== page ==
💸Elon Musk asked his twitter followers whether he should sell 10% of his Tesla shares (>$US20 billion), because "the only way for me to pay taxes personally is to sell stock". He promised to "abide by the results of this poll, whichever way it goes".
    🚂Someone's done the dodgy. "Sydney's inner-west light rail service will be decommissioned for up to 18 months... [due to] cracks being found in all 12 vehicles during routine maintenance checks last month".
    🗳️Portugal will go to an election more than two years ahead of schedule after its minority government had its big-spending 2022 budget proposal rejected by parliament.
    🦈A 57-year-old man was attacked by "a tiger shark and a great white shark" while swimming off Port Beach in Fremantle. Authorities still searching for any remains, so far finding only his swimming goggles.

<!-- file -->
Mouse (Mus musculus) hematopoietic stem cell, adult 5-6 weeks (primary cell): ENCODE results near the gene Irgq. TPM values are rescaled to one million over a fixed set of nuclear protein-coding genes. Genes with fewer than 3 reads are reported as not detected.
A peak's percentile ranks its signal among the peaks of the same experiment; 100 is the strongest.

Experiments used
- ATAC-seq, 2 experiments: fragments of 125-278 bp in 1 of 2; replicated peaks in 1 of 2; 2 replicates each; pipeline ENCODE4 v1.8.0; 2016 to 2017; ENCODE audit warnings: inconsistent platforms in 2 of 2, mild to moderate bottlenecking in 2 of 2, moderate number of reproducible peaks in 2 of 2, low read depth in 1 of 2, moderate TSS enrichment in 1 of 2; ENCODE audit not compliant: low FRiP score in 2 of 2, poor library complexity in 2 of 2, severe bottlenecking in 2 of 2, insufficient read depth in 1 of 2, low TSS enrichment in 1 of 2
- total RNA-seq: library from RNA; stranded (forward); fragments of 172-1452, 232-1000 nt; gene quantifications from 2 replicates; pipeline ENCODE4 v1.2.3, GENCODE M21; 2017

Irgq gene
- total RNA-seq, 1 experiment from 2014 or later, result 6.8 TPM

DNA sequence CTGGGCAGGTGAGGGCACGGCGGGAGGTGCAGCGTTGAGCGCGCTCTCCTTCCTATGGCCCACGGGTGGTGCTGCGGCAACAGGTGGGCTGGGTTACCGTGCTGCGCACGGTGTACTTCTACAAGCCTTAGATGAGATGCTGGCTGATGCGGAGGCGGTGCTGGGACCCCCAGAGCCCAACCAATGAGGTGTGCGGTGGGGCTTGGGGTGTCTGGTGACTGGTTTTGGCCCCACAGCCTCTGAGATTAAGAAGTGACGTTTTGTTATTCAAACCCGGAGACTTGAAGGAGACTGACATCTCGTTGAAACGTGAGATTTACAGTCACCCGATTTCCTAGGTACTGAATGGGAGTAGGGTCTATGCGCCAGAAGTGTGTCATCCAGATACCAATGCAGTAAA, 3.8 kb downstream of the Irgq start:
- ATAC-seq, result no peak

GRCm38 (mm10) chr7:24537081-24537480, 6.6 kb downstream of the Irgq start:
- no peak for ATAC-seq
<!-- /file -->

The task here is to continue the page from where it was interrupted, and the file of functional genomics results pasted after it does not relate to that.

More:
🦗Australia defeated the West Indies by 8 wickets (with 22 balls remaining), meaning they will move into the semi-finals against Pakistan.
    💉A US federal appeals court temporarily halted the Biden administration's vaccine mandate. At least 27 states have filed lawsuits challenging the rule, which is due to take force on 4 January.
    🚽Astronauts travelling back from the International Space Station on a SpaceX capsule will have to use diapers as the toilet is broken.
    👊Thousands of people took to the street yet again in Melbourne over the weekend, chanting "kill the bill" in protest of the state's forthcoming Pandemic Management Bill 2021.
    🤐Whoops. Speaking at the COP26, ScoMo said there needed to be "global momentum to tackle China", before correcting himself to say he meant "climate change".
    🏉The Wallabies' 5-match winning streak was ended by Scotland, who triumphed in "a dramatic and controversial 15-13 win".